It goes without saying that tire pressure should be checked and topped up on race morning to ensure it’s just where you want it.

Some tires will have suggested tire pressures written on the side. This could range from 85-130. The lower the pressure, the more comfortable the ride, but there will also be more resistance as the tire flattens out against the road surface.

Five Ironman Triathlon race morning tips

When in doubt, 100 psi is about right.

Contrary to popular belief, a harder tire does not necessarily mean you will go faster. A hard tire actually tends to bounce off the road and can actually cause you to go slower.

So that being said, 100-105 PSI seems to be a happy medium and you won’t really go wrong using it as your race tire pressure.


Every single Ironman Triathlon there are many, many first time Ironman Triathletes who make the same mistake.

When they park their bike in the rack they leave it in a big gear and that one simple mistake has the potential to cause problems when they mount their bike as they leave transition after the swim.

Keep in mind that you are mounting your bike from a standing start and your equilibrium will be off after being in the horizontal position for so long during the swim.

You will be struggling to get your shoes clipped into the pedals while at the same time trying to get some forward momentum.

If you are in a big gear, chances are your bike will be wobbling all over the place because you really have to bear down on the pedals to get the bike moving and you will be surrounded by other cyclists in close proximity who are trying to do the very same thing.

Five Ironman Triathlon race morning tips

The small chain-ring in the front and this gear on the back cluster is best for leaving transition.

There are more crashes in the first 50 meters of the 180k Ironman bike than anywhere else on the course and more often than not it’s caused by bikes being in too big a gear.

Be sure to put your bike in the easiest gear you have. That means the small chain-ring in the front and the biggest ring in the back.

Once you get comfortably on the bike it’s an easy matter to begin to shift into bigger gears as you clear the bike mounting area.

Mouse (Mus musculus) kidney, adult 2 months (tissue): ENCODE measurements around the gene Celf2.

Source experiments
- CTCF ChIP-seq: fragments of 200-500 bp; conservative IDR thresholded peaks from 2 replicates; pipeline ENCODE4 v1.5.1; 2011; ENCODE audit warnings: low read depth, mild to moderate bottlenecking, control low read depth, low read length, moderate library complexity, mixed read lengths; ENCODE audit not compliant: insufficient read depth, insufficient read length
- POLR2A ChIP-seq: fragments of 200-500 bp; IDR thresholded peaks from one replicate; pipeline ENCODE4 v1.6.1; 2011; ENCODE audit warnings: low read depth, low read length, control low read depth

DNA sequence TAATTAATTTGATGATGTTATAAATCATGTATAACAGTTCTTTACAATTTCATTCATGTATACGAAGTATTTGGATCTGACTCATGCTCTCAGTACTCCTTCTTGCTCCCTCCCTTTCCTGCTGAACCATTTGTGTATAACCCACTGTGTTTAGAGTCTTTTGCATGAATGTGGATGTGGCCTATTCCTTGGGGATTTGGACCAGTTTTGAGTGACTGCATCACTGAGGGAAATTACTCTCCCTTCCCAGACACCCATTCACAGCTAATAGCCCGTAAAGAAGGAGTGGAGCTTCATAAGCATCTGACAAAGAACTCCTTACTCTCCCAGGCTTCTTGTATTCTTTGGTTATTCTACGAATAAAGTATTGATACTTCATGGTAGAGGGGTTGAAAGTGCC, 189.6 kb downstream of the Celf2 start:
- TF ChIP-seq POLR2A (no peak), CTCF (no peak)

If you have hydrated properly in the three or four days leading up to the race, there is no need to be taking in large amounts of fluid in the hour or so before the race.

If you must, it makes more sense to take in fluids soon after you get up on race morning to give it time to be absorbed into your system.

Having copious amounts of fluids sloshing around in your stomach during the swim can cause upset stomach and nausea, especially when combined with the motion of the body of water you’re swimming in.


Many triathletes will have their wetsuits zipped right up even though the starting gun is half an hour away.

This is not only uncomfortable, but can cause overheating and unnecessary loss of fluid through perspiration.

The best option is to put your wetsuit on and just pull it up to your waist.

When you are four or five minutes away from the starting gun, put your wetsuit on the rest of the way and have someone zip it up for you.


It’s amazing how many people have no plan in place at all as to where they will seed themselves for the start of the swim.

In most Ironman races the bulk of swimmers will finish the swim in between 1:15 and two hours. If you fall into this time frame, the best place to put yourself for the start of the race is the far outside.

If you start on the inside closest to the course markers or in the middle, you are most likely going to find yourself being bashed around for a good twenty minutes as everyone struggles to find a clear patch of water to swim in.

This is not a great way to start your race. Several emotions like fear, anger, anxiety, and panic all come into play and every one of them will elevate your heart-rate unnecessarily and in doing so, will use energy you are really going to need later on in the race.

Remember… lost needlessly in the swim is gone for the rest of the day.

It is not recoverable and it is by far your most precious commodity and your energy–or lack of– will undoubtedly be a deciding factor in how your Ironman journey unfolds.